Big Sister's Community Garden Book Signing
Many would argue that Michelle Obama's anti-obesity/'Let's Get Physical'/veggie-infused initiative is a positive direction for America to go. In essence it is. However, when Barack or Michelle start talking about anything that has the word "community" in it, America had best proceed with caution.
Community talk is what happened when Michelle Obama showed up at Politics & Prose, a Washington DC independent bookstore that Mrs. Obama called "a real staple of [the] community." Michelle was there for an American Grown: The Story of the White House Kitchen Garden and Gardens Across America book signing.
About 250 sicko-phants stood in the rain waiting to hear Mama Obama blather about the importance of gardening, a hobby she picked up about four years ago when she bulldozed 1,500 square feet of the South Lawn. Since then, she talks like she whips up fresh pesto with bouquets of fresh basil she cultivates in the "Kitchen Garden."
The ripped-up patch of lawn out back is also home to a bee hive tended by a carpenter who has worked at the White House for more than 20 years. So contrary to what the first lady would have you believe, she doesn't work out her quads dodging honey bees, hoein' the garden in $500 Tory Burch gardening boots, or harvesting 55 kinds of fruits and vegetables -- which yields1,000 pounds of food -- because there's a staff that does the grunge work.
At P & P Michelle said that the general reason for writing American Grown was to use it as a springboard to broach the subject of epidemic childhood obesity. The first lady's other goal was to get Americans, who are probably too busy working to stay afloat financially in an economy her husband has decimated, to "[m]aybe start thinking about how to start a garden on their own."
In her book American Grown, Michelle describes her fretful first encounter with gardening:
By 20 March, 2009, I was like any other hopeful gardener with a pot out on the windowsill or a small plot by the back door. I was nervously watching the sky. Would it freeze? Would it snow? Would it rain? ...I was embarking on something I had never attempted before: starting a garden.
Not for nothing, but what is it about liberals, whether it's the first lady or the Hollywood types, that makes them think that whatever they're into is something everyone else should be into it too?
Michelle Obama is a prime example of a woman afflicted with a form of 'Gwyneth Paltrow Syndrome.' GPS is a disorder where liberals impose whatever their newest interest is on everyone else, ad nauseam, and use their public exposure to hold millions captive to their masturbatory exercises in self-exaltation. Think Gwyneth Paltrow lying across Cee Lo Green's piano singing "Forget You" at the 2010 Grammy Awards.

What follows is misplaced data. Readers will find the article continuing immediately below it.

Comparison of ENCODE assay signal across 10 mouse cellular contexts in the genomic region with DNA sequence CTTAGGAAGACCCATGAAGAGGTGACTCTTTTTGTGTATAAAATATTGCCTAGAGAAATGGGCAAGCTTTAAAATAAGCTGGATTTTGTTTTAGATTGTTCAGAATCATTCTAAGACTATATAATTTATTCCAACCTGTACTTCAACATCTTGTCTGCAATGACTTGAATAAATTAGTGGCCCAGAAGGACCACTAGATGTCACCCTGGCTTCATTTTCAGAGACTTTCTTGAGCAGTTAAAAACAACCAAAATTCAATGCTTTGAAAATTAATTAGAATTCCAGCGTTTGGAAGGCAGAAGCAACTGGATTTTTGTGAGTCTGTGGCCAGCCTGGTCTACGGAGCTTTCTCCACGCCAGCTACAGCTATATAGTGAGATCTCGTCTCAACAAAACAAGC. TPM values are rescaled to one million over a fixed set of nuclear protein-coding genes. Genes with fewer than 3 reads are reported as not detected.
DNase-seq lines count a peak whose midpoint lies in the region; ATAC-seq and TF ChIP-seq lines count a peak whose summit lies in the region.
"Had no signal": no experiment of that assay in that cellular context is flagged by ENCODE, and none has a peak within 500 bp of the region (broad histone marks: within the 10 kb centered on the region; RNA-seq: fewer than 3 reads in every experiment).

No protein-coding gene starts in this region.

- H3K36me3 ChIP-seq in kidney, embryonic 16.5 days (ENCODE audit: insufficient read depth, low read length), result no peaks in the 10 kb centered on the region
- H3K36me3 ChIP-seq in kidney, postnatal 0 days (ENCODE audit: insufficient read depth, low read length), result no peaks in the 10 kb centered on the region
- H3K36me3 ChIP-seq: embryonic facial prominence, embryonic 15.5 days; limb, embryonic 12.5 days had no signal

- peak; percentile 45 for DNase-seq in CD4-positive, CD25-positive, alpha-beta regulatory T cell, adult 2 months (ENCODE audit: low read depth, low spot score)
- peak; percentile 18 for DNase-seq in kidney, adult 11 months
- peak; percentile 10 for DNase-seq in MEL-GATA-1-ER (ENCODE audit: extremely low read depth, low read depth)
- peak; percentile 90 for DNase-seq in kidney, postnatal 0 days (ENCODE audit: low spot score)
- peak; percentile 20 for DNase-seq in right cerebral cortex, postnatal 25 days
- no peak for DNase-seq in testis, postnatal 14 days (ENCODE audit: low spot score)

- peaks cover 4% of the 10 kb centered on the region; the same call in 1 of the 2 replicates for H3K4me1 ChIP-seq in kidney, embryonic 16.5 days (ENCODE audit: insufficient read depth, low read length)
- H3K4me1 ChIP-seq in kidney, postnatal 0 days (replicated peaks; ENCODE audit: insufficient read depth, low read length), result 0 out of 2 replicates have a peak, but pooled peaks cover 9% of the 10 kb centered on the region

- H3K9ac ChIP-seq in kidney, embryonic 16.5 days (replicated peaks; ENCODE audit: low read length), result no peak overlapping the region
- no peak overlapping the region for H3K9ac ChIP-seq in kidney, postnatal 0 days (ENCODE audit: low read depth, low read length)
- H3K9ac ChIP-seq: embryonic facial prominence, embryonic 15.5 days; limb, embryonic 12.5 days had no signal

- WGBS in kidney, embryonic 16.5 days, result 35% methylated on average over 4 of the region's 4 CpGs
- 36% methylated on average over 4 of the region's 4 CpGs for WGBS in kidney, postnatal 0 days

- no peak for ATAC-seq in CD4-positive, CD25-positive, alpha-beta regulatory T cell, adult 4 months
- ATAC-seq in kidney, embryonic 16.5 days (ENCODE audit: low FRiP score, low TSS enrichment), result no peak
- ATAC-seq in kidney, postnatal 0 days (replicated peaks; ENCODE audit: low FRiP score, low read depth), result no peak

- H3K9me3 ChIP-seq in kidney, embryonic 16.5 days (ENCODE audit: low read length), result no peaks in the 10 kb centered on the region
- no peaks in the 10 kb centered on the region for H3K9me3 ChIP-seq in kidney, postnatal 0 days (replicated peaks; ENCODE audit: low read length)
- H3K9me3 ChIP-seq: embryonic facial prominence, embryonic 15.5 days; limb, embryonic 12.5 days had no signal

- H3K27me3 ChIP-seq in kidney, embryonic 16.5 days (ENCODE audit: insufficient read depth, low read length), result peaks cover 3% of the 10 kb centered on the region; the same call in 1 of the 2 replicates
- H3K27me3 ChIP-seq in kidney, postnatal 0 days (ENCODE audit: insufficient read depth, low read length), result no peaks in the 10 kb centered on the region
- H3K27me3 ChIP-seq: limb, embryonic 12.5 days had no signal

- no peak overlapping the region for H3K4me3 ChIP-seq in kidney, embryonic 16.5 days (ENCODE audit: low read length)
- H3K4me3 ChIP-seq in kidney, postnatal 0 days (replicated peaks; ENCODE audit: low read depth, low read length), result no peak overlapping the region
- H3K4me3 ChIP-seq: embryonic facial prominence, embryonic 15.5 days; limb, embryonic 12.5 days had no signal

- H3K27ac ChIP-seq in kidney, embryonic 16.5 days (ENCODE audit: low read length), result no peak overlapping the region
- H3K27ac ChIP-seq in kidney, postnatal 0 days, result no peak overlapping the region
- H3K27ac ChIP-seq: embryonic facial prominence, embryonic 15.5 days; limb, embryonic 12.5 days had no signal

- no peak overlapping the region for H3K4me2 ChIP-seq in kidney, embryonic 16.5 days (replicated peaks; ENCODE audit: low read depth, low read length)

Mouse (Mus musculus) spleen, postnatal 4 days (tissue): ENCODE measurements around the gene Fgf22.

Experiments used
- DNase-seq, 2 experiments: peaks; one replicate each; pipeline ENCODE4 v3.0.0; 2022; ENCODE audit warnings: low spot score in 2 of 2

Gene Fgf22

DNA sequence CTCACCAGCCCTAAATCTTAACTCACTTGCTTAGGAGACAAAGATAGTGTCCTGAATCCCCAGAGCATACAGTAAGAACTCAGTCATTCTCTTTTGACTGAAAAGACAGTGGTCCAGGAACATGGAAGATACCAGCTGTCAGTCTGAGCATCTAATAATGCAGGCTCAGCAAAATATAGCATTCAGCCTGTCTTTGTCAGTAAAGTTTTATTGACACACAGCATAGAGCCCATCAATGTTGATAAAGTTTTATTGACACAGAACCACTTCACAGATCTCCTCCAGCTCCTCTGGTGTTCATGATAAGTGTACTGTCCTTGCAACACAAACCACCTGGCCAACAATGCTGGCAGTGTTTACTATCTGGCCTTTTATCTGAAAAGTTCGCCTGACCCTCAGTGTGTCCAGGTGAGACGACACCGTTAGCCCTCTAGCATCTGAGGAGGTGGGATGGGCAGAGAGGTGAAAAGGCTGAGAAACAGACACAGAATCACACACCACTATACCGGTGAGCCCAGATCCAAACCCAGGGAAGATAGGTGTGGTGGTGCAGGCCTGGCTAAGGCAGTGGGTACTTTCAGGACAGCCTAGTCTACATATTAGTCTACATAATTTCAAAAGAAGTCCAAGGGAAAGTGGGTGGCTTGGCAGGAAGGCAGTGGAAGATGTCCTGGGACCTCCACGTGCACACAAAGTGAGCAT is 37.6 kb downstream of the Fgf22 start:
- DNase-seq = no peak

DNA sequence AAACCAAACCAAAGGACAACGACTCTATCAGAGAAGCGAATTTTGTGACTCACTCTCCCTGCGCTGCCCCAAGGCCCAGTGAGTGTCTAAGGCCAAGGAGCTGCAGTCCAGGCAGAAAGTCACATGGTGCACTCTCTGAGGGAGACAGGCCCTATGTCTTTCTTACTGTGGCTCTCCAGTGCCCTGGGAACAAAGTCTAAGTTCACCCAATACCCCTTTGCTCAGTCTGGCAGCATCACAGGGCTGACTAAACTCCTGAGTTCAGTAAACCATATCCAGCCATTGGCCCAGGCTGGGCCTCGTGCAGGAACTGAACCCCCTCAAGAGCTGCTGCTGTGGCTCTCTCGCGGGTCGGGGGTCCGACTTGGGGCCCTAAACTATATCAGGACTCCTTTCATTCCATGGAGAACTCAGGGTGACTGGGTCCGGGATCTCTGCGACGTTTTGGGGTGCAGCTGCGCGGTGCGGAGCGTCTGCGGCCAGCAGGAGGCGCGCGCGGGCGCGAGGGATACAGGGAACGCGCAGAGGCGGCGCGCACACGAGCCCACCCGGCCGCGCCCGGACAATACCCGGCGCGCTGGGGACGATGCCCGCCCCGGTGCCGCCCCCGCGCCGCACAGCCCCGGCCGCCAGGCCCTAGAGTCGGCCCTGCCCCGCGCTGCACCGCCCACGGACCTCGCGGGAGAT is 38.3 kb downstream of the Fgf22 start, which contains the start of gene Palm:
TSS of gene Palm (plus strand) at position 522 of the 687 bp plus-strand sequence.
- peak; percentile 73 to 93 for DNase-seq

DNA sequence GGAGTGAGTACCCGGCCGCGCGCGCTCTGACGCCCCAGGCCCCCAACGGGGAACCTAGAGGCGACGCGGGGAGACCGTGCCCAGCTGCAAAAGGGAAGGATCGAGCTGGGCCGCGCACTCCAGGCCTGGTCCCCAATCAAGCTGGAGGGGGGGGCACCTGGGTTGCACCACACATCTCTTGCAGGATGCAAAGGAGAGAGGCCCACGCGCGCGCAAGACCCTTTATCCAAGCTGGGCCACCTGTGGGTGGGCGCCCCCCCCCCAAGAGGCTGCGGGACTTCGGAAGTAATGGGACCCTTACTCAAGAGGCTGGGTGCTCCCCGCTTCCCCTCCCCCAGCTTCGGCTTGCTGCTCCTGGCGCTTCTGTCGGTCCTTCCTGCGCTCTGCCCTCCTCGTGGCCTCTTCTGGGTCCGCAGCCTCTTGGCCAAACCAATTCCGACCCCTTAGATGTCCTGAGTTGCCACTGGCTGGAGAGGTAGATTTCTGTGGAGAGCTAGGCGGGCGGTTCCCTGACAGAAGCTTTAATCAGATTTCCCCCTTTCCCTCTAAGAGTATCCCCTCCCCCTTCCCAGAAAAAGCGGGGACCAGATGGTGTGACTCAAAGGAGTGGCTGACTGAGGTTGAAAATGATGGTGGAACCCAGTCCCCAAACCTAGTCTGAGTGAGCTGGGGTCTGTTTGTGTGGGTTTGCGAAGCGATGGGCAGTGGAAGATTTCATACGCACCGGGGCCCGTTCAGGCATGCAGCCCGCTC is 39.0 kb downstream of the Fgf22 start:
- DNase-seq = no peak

So far, Michelle Obama hasn't prostrated herself across anyone's piano, but based on what she subjects America to with some of her sweat-inducing initiatives, she might as well.
Meanwhile, back at the rainy-day book signing, after they got a security clearance Mrs. Obama was joined at the mostly Politics & not so much Prose event by Patricia, John and Abigail Dwiggins of Winston-Salem, North Carolina. The community-gardening Dwiggins family farms the Betty and Jim Holmes Food Bank Garden featured in Michelle's book.
For an article entitled "A Community Garden Grows in Walkertown," Kim Dobesh, who works in the co-op garden at the Walkertown Branch Library in Forsyth County, North Carolina was asked by Don Dwiggins, "Why was [the garden] started?" Dobesh replied, "We were looking for more affordable, local, and healthier options for feeding ourselves and our families. We wanted to forge stronger relations within our community, breaking racial, economical, and generational boundaries."
Couple Dobesh's 'affordable, local, and healthier' lingo with the belief that planting broccoli rabé has the power to break "racial, economical, and generational boundaries," and that inspiring formula could motivate Mrs. Obama to implement nationwide mandatory collective cultivating.
Michelle pointed out that "Community gardens are a significant part of the history of this country, which is why [she] thought it was important to incorporate these stories in the telling of the White House garden story." Sorry, but the first lady giving shout-outs to school and community gardeners should make every American who would rather not participate in agricultural activities gag on their locally-grown Brussels sprouts.
Moreover, during the book signing Michelle Obama repeated the word 'community' so many times it was literally impossible to keep count. For instance, Mrs. Obama claimed that her book is not just the story of the White House Kitchen Garden:
[i]t's the story of community gardens all across this country ...community gardens are a mainstay in so many communities across this country, from rural America to my neighborhood on the South Side of Chicago. There's a community garden in one of the parks that I grew up using ... Rainbow Beach day camp has one of the first-ever community gardens.
Phew! That was a lot of community talk.
Nonetheless, concerns arise when the first lady of the United States attempts to stimulate interest in community gardening by quoting fifth grade students who (probably did not) say things like "I also like the garden because of how you can work together with other people on something fun," and "sharing good food made us want to share good feelings."
Sharing good feelings is nice, but with those sorts of talking points being bandied about, before long instead of attending book signings, gardening-resistant Americans will be herded into community garden groups. Once there, led by Mrs. Community Organizer and supervised by collective gardening experts, America can expect to be "fundamentally transformed" into a culturally diverse kibbutz.
Author's content: http://www.jeannie-ology.com/